D/S Oster was built 1908 to serve as an all year passenger and freight ship for the small places along the Oster fjord. Earlier on some of the places at the end of the fjord were isolated during winter because of ice, but Oster was built strong enough to break the ice. Apart from a break between 1940 and 1956, first to serve The Royal Norwegian Navy, then to serve the Germans and then to be restoret, she served this route until 1964. By that time Oster was the only coal-powered steamer left along the Norwegian coast. After 1964 she was converted into a freight ship and served as this until she was bought back by enthusiasts in 1996 and restored to her original splendor by 2005. The only notable difference being that she now has a oil powered steam engine and some modern navigation gear.
My dad was one of the skippers of D/S Oster after she was restored, but I never got around to taking a trip when he was in command. So, this summer we’d decided that we were definitely taking a trip with Oster. The morning didn’t look very inviting though. This is what we saw when we got up in the morning.
But the fog soon cleared up, and we didn’t regret getting on board D/S Oster.
We’re heading through The Alver Stream. This part of the coast is never seen by the tourists on the large cruise ships, it’s just too narrow for them.
Solholmen (The Sunny Islet) can be rented for weddings, birthdays and other events. A great setting.
One of the pictures on board. The Captain Mostraum is not my dad, but one of the other captain Mostraum who’s served on Oster. I can remember my dad smoking a pipe when we were kids though, but he quit smoking soon after.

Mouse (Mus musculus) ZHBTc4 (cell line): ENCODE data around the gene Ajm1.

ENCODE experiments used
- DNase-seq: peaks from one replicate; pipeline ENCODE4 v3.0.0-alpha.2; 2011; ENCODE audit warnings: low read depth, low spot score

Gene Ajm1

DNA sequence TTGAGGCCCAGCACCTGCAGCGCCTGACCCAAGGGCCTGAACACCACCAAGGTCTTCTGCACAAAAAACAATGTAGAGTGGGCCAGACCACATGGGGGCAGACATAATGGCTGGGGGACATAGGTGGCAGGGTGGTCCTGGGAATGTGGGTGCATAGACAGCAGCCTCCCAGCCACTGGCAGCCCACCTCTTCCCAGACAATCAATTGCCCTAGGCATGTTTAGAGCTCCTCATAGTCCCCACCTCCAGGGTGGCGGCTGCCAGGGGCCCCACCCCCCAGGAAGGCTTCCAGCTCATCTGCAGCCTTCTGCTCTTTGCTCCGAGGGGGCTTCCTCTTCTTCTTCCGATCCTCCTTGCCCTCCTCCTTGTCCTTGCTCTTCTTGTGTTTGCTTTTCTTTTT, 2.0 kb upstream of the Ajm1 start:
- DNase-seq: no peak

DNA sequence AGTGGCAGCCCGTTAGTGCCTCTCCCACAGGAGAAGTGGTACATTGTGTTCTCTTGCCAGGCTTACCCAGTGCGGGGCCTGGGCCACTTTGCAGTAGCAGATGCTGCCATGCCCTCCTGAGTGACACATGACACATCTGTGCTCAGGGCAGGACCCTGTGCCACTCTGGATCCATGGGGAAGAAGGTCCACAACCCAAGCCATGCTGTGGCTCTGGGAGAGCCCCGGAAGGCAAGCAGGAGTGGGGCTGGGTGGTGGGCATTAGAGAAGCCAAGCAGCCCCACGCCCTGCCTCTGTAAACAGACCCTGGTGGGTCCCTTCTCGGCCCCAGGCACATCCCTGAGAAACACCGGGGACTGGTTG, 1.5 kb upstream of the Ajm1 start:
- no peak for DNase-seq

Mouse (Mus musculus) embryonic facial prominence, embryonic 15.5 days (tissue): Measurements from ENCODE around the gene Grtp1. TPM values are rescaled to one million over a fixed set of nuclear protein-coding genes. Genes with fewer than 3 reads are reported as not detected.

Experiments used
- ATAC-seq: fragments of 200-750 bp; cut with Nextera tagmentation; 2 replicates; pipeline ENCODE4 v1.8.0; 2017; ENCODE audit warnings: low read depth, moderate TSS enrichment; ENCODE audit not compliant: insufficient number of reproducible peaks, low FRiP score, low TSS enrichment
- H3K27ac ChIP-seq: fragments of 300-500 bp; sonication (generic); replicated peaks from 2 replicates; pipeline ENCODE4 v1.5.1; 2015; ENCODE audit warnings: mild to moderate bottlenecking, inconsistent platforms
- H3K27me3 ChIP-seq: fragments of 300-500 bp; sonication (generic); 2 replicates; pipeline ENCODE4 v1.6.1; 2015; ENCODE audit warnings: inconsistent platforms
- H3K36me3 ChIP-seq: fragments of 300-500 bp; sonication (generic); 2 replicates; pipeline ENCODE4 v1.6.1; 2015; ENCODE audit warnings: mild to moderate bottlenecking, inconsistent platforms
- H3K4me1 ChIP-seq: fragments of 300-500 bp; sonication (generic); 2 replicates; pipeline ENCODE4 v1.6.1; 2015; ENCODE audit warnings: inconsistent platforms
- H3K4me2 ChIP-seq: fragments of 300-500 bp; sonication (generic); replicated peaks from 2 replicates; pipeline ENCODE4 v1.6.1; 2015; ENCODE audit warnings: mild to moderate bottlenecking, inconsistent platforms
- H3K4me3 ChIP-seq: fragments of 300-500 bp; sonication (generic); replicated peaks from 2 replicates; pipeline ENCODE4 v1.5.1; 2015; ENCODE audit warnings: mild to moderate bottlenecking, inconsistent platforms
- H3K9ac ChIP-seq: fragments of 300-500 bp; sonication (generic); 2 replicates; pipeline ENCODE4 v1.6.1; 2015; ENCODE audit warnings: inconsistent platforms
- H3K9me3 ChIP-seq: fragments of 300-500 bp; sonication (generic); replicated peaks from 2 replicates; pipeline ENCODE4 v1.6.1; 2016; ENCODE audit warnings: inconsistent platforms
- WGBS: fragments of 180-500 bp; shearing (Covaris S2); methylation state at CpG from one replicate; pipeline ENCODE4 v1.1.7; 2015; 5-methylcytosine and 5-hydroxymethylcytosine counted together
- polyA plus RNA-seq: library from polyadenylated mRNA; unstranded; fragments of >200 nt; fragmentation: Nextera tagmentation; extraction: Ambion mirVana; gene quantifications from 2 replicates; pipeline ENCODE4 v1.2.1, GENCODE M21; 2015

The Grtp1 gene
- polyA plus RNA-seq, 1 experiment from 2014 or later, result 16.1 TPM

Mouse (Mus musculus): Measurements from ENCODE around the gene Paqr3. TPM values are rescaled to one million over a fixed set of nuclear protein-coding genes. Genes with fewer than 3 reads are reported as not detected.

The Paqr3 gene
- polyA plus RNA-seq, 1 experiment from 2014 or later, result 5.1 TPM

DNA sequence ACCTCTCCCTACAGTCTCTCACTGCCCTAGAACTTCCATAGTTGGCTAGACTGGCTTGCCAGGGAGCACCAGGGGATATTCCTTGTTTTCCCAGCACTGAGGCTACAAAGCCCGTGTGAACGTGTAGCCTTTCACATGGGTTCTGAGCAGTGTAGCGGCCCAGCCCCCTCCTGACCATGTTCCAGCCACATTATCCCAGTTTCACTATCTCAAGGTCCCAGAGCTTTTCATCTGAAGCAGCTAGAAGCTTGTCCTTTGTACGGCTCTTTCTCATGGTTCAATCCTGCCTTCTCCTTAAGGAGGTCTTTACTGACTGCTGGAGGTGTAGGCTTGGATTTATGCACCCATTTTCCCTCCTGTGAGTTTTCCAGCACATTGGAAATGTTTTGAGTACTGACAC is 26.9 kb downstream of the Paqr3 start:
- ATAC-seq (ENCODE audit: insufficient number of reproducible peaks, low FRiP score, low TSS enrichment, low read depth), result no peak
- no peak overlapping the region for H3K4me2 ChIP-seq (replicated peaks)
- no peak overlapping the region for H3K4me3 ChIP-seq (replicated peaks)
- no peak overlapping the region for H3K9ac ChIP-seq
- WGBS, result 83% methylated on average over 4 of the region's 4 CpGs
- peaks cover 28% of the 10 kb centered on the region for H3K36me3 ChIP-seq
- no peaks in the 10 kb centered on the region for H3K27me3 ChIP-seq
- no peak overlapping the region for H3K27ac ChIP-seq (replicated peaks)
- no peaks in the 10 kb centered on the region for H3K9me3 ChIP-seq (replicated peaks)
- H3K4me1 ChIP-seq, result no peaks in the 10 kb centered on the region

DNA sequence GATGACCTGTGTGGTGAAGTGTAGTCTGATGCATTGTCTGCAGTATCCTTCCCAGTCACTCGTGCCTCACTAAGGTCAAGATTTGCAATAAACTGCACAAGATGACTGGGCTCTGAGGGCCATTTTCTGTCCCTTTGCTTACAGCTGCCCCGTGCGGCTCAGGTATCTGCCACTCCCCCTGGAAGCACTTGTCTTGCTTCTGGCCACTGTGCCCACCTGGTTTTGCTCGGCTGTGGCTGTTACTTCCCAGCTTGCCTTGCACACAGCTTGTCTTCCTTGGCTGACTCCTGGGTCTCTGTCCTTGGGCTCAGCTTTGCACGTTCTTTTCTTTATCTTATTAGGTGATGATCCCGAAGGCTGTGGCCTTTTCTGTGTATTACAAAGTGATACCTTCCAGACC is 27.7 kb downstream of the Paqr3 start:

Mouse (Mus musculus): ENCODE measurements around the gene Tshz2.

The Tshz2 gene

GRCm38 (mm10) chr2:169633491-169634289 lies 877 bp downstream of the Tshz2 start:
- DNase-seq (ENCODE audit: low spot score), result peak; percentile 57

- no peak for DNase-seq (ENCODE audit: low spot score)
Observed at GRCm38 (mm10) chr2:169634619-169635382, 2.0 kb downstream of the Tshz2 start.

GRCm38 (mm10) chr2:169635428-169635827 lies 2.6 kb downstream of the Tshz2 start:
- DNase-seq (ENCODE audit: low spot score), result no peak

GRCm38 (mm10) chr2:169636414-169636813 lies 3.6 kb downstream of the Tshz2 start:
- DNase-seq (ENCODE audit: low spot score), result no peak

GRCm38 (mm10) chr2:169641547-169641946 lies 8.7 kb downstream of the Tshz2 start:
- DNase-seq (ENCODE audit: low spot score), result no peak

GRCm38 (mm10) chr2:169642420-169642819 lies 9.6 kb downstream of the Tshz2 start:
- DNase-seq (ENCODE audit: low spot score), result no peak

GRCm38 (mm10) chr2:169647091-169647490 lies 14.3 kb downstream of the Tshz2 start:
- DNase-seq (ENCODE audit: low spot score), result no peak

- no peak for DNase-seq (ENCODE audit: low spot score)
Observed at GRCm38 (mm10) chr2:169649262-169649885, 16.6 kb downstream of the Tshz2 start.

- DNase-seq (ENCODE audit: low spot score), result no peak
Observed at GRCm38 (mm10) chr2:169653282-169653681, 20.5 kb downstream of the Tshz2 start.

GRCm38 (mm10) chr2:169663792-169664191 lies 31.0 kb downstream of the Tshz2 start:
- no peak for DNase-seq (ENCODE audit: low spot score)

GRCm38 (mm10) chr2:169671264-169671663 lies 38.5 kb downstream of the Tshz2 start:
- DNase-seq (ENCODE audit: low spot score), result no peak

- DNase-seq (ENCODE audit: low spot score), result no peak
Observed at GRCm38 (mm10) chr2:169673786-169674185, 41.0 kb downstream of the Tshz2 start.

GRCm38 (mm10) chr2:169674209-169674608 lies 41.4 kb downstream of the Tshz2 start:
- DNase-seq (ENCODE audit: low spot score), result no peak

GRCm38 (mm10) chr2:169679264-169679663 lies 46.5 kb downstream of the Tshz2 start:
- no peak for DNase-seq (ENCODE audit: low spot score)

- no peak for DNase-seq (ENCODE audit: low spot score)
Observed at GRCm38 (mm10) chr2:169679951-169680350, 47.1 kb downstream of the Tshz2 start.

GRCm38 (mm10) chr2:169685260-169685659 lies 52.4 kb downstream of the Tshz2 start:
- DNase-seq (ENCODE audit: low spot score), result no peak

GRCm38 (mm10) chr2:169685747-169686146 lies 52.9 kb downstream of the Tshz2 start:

We got off the boat at Lygra. Lygra is the home of Lygra Heathland Center, one of the centers informing people about the heathland areas in Europe and preserving one of the anthropogenic heath areas left in Norway. Heathlands can be found from northern Portugal and all along the European coast to Norway, and of course on Great Britain and Ireland. Lygra is also the home of Norwegian Out-Wintered (wild) sheep, and you see them all over the place. They also make an excellent ingredient in the stew that is served at the center.
Some of the more colorful plants found at Lygra. The cottongrass is pretty, but not as useful as the wool from the wild sheep that we found flying around Lygra. We brought some home for Kristin’s aunt to use in one of her craft projects. The thistle is really pretty too, but I wouldn’t touch it.
The weather kept getting better all day. So as we’re heading south through Alverstraumen both the sea and sky is blue. The dog on Hundeskjæret (Dog Islet) has no historical significance, but is a cute addition to a namesake islet.
Then we got south to Osterfjorden and turned towards The Nordhordland Bridge.
And we’re back in Bergen. As we head into the inner harbour we meet Seabourn Pride heading out with all her tourists.
It was a fun day. We’re definitely taking more trips with Oster.
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